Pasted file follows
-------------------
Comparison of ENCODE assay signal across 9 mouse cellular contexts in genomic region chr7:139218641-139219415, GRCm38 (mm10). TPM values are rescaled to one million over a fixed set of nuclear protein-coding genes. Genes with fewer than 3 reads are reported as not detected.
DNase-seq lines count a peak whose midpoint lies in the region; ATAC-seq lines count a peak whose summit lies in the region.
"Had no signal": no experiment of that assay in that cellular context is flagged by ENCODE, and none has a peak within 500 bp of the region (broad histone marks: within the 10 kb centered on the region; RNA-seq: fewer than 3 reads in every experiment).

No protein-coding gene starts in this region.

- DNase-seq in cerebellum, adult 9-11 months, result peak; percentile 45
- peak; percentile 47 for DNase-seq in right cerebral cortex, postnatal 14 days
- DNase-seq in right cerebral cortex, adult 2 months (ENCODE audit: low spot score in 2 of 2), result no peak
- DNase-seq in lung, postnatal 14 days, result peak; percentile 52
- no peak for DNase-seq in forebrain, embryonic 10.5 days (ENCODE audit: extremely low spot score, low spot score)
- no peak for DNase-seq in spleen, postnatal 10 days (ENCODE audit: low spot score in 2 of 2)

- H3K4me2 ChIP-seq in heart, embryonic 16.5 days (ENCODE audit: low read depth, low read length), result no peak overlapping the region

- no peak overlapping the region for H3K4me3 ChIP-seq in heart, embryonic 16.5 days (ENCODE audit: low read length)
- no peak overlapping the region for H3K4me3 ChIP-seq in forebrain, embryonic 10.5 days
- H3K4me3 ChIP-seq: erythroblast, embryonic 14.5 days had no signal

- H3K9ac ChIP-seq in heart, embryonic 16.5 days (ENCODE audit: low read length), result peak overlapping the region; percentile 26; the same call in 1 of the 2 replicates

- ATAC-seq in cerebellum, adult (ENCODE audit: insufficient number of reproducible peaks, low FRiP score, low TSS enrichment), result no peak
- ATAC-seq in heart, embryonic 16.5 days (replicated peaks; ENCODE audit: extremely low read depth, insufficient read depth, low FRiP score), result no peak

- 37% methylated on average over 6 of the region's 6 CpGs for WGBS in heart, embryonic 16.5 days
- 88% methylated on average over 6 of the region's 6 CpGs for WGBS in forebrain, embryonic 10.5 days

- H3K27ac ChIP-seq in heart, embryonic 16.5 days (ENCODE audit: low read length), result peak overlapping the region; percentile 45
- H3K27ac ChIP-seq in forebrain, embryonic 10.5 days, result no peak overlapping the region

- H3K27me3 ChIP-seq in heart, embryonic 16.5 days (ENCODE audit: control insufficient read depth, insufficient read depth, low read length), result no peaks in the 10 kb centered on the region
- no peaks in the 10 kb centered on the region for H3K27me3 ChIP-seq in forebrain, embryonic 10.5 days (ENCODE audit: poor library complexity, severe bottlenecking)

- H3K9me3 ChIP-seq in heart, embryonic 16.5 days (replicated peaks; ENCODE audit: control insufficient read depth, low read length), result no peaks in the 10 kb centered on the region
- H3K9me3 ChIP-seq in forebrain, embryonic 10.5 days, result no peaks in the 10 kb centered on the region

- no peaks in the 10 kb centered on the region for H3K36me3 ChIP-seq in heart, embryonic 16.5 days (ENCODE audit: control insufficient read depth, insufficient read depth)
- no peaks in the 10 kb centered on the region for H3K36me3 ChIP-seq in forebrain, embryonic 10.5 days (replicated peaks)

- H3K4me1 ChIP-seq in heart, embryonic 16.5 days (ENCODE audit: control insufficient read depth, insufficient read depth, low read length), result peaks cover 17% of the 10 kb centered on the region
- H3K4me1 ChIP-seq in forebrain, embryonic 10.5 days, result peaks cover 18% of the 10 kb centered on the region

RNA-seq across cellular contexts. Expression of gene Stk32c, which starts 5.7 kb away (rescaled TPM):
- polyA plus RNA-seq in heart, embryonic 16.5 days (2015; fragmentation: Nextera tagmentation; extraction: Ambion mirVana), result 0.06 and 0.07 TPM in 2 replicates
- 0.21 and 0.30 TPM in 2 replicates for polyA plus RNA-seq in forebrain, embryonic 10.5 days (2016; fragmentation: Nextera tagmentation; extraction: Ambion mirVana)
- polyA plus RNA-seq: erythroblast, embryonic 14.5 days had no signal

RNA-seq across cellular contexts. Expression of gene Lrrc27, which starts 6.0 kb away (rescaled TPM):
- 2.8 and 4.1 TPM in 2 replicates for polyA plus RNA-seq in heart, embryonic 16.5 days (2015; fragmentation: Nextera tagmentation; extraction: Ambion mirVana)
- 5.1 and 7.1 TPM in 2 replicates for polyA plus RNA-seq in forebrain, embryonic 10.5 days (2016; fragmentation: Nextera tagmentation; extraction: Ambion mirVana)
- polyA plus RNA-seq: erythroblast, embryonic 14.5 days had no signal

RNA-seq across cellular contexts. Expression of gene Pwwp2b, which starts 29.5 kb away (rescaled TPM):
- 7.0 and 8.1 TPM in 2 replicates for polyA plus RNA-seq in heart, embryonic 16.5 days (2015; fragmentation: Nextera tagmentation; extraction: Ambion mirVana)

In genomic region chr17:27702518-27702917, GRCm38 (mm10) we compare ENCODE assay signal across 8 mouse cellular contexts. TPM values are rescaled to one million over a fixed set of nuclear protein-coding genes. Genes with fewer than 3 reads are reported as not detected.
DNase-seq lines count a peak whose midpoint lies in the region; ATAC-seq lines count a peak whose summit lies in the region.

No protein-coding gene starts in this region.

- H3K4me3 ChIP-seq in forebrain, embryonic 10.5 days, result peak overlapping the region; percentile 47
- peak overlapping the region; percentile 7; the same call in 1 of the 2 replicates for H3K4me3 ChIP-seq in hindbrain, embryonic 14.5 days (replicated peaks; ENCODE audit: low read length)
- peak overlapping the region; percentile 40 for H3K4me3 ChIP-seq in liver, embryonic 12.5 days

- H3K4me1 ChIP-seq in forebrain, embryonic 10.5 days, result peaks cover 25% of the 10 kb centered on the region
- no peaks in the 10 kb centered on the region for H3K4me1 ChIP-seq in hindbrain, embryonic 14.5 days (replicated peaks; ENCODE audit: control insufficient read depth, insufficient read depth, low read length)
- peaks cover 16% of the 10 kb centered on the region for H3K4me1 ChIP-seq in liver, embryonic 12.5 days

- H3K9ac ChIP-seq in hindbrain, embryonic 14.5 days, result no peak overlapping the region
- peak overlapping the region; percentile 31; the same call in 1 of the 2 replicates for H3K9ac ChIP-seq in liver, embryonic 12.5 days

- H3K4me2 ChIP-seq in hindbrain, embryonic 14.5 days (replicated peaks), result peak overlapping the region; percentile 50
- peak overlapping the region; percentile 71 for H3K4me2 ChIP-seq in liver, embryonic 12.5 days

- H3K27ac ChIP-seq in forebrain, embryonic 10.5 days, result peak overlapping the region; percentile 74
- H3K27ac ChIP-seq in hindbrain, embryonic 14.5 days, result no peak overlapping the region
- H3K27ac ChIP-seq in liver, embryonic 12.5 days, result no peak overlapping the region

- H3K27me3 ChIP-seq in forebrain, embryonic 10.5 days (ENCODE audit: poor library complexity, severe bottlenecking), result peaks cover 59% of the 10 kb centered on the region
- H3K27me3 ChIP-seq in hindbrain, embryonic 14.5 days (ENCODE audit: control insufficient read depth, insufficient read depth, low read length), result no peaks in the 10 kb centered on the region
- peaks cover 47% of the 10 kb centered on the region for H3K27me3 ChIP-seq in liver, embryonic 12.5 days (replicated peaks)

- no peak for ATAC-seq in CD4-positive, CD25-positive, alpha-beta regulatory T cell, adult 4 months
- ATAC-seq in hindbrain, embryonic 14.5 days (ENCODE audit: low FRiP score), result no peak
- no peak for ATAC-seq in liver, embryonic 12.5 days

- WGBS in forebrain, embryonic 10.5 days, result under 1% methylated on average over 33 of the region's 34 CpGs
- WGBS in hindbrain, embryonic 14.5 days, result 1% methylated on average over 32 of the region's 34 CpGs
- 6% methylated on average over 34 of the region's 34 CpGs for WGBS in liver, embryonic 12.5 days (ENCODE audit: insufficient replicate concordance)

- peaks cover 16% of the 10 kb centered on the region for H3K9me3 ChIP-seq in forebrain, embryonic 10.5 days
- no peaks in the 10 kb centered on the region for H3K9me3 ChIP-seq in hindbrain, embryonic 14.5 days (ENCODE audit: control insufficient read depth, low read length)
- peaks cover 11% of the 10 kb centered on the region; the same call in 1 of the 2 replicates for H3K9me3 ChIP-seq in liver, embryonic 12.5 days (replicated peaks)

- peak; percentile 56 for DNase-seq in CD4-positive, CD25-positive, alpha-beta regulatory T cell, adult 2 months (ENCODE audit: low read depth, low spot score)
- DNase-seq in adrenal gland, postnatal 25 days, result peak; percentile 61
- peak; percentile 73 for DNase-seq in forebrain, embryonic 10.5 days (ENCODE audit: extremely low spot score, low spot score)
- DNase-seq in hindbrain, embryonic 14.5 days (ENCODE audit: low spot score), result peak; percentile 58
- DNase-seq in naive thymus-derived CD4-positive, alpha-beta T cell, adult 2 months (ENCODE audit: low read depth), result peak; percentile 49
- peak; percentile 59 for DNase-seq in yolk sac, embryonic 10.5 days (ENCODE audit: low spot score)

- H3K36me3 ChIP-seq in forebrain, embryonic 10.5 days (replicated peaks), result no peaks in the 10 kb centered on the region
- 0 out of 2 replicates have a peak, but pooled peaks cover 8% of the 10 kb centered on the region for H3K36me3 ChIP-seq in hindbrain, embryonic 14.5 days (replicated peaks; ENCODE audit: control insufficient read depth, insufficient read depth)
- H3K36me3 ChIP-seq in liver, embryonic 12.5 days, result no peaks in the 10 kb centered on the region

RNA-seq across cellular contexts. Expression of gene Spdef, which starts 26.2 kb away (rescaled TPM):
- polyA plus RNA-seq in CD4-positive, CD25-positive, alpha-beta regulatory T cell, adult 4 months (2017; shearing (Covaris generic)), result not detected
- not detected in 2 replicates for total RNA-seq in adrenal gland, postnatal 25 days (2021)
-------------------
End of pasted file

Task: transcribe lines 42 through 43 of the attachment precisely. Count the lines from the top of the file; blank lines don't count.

No protein-coding gene starts in this region.

- H3K4me3 ChIP-seq in forebrain, embryonic 10.5 days, result peak overlapping the region; percentile 47